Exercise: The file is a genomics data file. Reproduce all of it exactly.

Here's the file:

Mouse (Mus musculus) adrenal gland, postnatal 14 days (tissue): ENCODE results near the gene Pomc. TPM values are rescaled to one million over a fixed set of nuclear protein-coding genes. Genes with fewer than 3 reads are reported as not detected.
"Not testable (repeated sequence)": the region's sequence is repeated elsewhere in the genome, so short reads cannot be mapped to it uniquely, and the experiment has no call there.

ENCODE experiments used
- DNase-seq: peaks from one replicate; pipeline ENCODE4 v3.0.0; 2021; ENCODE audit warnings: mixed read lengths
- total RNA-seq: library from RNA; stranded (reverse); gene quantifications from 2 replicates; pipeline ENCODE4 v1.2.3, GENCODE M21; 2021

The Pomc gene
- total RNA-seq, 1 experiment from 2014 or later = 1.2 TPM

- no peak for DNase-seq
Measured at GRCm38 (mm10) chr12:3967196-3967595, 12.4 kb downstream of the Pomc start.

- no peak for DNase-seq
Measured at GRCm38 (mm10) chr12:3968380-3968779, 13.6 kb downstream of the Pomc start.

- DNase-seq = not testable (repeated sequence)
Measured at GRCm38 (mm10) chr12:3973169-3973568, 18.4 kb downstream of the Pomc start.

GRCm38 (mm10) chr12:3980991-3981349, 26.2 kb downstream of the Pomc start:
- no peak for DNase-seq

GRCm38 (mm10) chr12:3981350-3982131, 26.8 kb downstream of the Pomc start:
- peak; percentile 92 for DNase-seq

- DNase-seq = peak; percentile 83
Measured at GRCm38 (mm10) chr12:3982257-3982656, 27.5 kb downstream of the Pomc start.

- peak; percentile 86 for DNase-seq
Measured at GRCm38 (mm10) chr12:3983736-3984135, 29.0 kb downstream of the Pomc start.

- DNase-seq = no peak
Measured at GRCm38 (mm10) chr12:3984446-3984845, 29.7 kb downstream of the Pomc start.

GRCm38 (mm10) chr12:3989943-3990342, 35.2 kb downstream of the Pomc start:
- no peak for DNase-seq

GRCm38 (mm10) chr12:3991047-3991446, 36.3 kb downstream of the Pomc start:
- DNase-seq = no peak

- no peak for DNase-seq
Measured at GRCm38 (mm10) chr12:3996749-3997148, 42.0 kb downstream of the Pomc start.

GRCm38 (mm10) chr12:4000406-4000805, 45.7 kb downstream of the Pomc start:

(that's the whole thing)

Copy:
Mouse (Mus musculus) adrenal gland, postnatal 14 days (tissue): ENCODE results near the gene Pomc. TPM values are rescaled to one million over a fixed set of nuclear protein-coding genes. Genes with fewer than 3 reads are reported as not detected.
"Not testable (repeated sequence)": the region's sequence is repeated elsewhere in the genome, so short reads cannot be mapped to it uniquely, and the experiment has no call there.

ENCODE experiments used
- DNase-seq: peaks from one replicate; pipeline ENCODE4 v3.0.0; 2021; ENCODE audit warnings: mixed read lengths
- total RNA-seq: library from RNA; stranded (reverse); gene quantifications from 2 replicates; pipeline ENCODE4 v1.2.3, GENCODE M21; 2021

The Pomc gene
- total RNA-seq, 1 experiment from 2014 or later = 1.2 TPM

- no peak for DNase-seq
Measured at GRCm38 (mm10) chr12:3967196-3967595, 12.4 kb downstream of the Pomc start.

- no peak for DNase-seq
Measured at GRCm38 (mm10) chr12:3968380-3968779, 13.6 kb downstream of the Pomc start.

- DNase-seq = not testable (repeated sequence)
Measured at GRCm38 (mm10) chr12:3973169-3973568, 18.4 kb downstream of the Pomc start.

GRCm38 (mm10) chr12:3980991-3981349, 26.2 kb downstream of the Pomc start:
- no peak for DNase-seq

GRCm38 (mm10) chr12:3981350-3982131, 26.8 kb downstream of the Pomc start:
- peak; percentile 92 for DNase-seq

- DNase-seq = peak; percentile 83
Measured at GRCm38 (mm10) chr12:3982257-3982656, 27.5 kb downstream of the Pomc start.

- peak; percentile 86 for DNase-seq
Measured at GRCm38 (mm10) chr12:3983736-3984135, 29.0 kb downstream of the Pomc start.

- DNase-seq = no peak
Measured at GRCm38 (mm10) chr12:3984446-3984845, 29.7 kb downstream of the Pomc start.

GRCm38 (mm10) chr12:3989943-3990342, 35.2 kb downstream of the Pomc start:
- no peak for DNase-seq

GRCm38 (mm10) chr12:3991047-3991446, 36.3 kb downstream of the Pomc start:
- DNase-seq = no peak

- no peak for DNase-seq
Measured at GRCm38 (mm10) chr12:3996749-3997148, 42.0 kb downstream of the Pomc start.

GRCm38 (mm10) chr12:4000406-4000805, 45.7 kb downstream of the Pomc start: